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verifiability principle



Coined by the philosopher Alfred Jules Ayer circa 1936.


verifiability principle

  1. (philosophy) The principle, especially in 20th-century empiricism, that a statement has meaning if, and only if, either it can be verified by means of empirical observations or it is logically true by definition.
    • 1962, Marvin Zimmerman, "The Status of the Verifiability Principle," Philosophy and Phenomenological Research, vol. 22, no. 3, p. 334:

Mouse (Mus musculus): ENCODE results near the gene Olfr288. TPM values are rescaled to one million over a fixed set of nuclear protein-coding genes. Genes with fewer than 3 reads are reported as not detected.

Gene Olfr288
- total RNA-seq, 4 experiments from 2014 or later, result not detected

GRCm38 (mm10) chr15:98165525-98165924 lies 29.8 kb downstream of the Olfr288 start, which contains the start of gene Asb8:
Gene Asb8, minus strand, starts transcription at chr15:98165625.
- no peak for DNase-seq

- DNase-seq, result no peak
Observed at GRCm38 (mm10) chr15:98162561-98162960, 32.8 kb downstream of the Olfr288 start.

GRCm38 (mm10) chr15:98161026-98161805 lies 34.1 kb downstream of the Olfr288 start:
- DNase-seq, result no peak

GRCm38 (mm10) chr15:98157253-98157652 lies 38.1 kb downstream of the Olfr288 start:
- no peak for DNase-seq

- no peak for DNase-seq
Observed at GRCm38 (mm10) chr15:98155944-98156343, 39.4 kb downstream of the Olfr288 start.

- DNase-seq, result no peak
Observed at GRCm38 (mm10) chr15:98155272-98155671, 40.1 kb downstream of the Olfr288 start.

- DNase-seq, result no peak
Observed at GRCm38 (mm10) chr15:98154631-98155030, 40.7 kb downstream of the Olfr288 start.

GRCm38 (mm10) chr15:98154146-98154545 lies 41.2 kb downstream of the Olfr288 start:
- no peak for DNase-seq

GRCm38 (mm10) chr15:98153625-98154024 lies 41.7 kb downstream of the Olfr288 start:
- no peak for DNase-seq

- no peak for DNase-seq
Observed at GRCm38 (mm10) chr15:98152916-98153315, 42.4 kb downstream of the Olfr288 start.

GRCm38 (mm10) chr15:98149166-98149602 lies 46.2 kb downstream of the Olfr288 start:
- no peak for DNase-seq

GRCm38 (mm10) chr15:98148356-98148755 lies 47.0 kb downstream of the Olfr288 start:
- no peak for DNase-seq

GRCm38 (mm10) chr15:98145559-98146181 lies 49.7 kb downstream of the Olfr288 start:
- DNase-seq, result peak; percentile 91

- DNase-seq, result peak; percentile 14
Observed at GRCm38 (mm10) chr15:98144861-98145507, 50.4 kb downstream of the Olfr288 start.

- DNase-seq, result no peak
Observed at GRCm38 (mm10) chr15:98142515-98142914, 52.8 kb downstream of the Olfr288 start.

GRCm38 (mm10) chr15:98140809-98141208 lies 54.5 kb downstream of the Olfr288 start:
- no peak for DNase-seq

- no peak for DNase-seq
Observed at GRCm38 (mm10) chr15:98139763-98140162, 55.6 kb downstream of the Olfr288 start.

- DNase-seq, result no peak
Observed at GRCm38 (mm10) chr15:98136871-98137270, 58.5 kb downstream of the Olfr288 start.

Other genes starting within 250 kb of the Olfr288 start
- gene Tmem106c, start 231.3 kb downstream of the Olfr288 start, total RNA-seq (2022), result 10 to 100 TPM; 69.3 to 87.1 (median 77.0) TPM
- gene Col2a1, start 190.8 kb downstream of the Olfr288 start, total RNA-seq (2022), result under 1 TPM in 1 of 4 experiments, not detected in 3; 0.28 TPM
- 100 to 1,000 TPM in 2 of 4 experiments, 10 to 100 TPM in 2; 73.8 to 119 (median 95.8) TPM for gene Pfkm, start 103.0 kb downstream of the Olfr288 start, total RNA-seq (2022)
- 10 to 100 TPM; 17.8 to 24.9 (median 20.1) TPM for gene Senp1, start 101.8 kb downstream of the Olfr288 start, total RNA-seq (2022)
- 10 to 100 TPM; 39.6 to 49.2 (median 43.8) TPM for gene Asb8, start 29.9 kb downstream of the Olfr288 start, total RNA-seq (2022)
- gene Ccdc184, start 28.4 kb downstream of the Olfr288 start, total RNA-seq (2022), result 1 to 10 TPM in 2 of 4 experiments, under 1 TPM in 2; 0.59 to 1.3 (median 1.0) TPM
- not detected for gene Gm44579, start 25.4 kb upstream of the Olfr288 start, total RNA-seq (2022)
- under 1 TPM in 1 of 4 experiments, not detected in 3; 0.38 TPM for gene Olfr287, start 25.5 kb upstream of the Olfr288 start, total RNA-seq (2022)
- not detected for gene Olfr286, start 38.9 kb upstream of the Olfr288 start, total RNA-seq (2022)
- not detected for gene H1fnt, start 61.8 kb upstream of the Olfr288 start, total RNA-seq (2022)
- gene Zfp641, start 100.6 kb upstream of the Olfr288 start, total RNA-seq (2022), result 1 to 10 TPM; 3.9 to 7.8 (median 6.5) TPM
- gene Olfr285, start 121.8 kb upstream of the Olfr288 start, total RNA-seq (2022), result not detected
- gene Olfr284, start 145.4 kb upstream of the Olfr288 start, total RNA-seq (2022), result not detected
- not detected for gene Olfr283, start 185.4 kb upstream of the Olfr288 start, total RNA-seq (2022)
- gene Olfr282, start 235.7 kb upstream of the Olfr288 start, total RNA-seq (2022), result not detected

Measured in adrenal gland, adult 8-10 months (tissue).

It is generally agreed among most advocates of the Verifiability Principle that analytic and empirical statements exhaust the class of cognitively meaningful statements.
    • 2001, Samir Okasha, "Verificationism, Realism and Scepticism," Erkenntnis, vol. 55, no. 3,p. 376:
      Carnap, for example, invoked the verifiability principle to argue that the problem of the external world was a 'pseudo-problem'—for neither the proposition 'there is an external world' nor its negation is verifiable in experience, so both are meaningless.


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